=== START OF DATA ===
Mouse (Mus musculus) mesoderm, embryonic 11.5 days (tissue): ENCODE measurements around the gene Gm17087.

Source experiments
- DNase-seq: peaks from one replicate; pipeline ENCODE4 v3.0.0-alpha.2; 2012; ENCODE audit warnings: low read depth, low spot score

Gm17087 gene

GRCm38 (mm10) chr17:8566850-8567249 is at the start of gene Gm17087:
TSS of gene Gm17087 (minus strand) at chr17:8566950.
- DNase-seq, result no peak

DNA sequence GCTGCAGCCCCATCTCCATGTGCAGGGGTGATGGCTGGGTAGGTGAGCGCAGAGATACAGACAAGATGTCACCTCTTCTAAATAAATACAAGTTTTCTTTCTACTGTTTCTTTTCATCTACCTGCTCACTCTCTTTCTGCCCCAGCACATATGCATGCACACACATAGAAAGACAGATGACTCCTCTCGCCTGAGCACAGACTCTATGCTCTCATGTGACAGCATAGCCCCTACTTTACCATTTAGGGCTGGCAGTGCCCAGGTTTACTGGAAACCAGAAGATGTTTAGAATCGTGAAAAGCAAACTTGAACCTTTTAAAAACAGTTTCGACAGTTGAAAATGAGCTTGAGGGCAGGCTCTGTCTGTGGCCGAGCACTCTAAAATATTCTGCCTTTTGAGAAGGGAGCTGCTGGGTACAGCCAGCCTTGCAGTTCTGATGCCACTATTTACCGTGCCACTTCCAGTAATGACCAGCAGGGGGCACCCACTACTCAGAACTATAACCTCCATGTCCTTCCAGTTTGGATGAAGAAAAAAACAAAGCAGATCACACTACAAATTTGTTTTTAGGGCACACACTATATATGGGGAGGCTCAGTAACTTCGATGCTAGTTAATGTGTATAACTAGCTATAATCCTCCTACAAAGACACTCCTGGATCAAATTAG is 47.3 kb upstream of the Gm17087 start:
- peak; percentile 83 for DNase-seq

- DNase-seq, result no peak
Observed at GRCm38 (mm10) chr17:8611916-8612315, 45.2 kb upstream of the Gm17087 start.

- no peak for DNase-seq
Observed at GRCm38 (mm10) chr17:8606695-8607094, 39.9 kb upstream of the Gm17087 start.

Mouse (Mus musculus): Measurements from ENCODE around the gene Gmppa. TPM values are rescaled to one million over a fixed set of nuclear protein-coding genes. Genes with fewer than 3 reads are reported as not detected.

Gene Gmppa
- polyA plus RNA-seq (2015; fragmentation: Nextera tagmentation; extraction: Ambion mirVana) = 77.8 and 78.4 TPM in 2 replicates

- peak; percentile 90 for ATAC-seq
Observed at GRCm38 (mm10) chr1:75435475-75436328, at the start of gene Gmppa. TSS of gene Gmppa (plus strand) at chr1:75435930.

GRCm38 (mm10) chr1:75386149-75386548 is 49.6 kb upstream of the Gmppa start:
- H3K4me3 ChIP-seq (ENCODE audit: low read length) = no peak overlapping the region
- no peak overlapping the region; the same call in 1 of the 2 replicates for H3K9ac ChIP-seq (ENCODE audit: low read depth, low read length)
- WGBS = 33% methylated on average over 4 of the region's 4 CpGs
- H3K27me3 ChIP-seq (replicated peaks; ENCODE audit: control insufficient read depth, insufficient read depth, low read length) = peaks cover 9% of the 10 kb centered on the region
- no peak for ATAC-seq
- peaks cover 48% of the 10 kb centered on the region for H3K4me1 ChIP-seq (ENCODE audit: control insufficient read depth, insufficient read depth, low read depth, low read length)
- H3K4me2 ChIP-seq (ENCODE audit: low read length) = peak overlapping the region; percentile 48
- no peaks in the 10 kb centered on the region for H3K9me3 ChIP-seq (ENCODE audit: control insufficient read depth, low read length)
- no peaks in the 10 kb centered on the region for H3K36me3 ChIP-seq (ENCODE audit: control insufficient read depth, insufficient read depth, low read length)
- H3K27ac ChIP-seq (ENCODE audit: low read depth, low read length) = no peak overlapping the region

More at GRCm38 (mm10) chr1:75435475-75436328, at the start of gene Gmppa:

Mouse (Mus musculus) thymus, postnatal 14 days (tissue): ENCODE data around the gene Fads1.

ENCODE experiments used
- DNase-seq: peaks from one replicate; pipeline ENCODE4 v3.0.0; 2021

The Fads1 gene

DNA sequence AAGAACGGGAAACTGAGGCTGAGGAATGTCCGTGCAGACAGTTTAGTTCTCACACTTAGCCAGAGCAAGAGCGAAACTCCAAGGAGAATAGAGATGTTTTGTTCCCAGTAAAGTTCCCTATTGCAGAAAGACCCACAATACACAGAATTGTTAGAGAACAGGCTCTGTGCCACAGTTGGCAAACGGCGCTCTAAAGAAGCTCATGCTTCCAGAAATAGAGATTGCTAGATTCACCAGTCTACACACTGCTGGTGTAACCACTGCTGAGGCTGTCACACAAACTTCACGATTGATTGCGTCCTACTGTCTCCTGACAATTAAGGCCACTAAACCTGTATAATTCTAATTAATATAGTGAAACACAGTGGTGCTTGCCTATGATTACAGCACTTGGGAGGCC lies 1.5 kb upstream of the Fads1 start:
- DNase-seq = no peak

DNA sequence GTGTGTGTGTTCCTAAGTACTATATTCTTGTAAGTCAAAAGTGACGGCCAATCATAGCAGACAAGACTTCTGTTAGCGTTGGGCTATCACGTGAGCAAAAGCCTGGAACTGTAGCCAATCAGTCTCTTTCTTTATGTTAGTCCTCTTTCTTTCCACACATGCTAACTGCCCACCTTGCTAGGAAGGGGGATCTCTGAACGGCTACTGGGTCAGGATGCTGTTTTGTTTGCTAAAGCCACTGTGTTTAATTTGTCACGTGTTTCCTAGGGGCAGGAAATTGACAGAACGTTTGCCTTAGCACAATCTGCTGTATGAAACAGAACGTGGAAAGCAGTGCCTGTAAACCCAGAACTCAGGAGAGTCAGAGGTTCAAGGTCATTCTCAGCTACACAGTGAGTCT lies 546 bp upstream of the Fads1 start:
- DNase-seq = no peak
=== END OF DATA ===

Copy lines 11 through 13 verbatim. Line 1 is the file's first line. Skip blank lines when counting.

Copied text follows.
Observed at GRCm38 (mm10) chr17:8611916-8612315, 45.2 kb upstream of the Gm17087 start.

- no peak for DNase-seq
Observed at GRCm38 (mm10) chr17:8606695-8607094, 39.9 kb upstream of the Gm17087 start.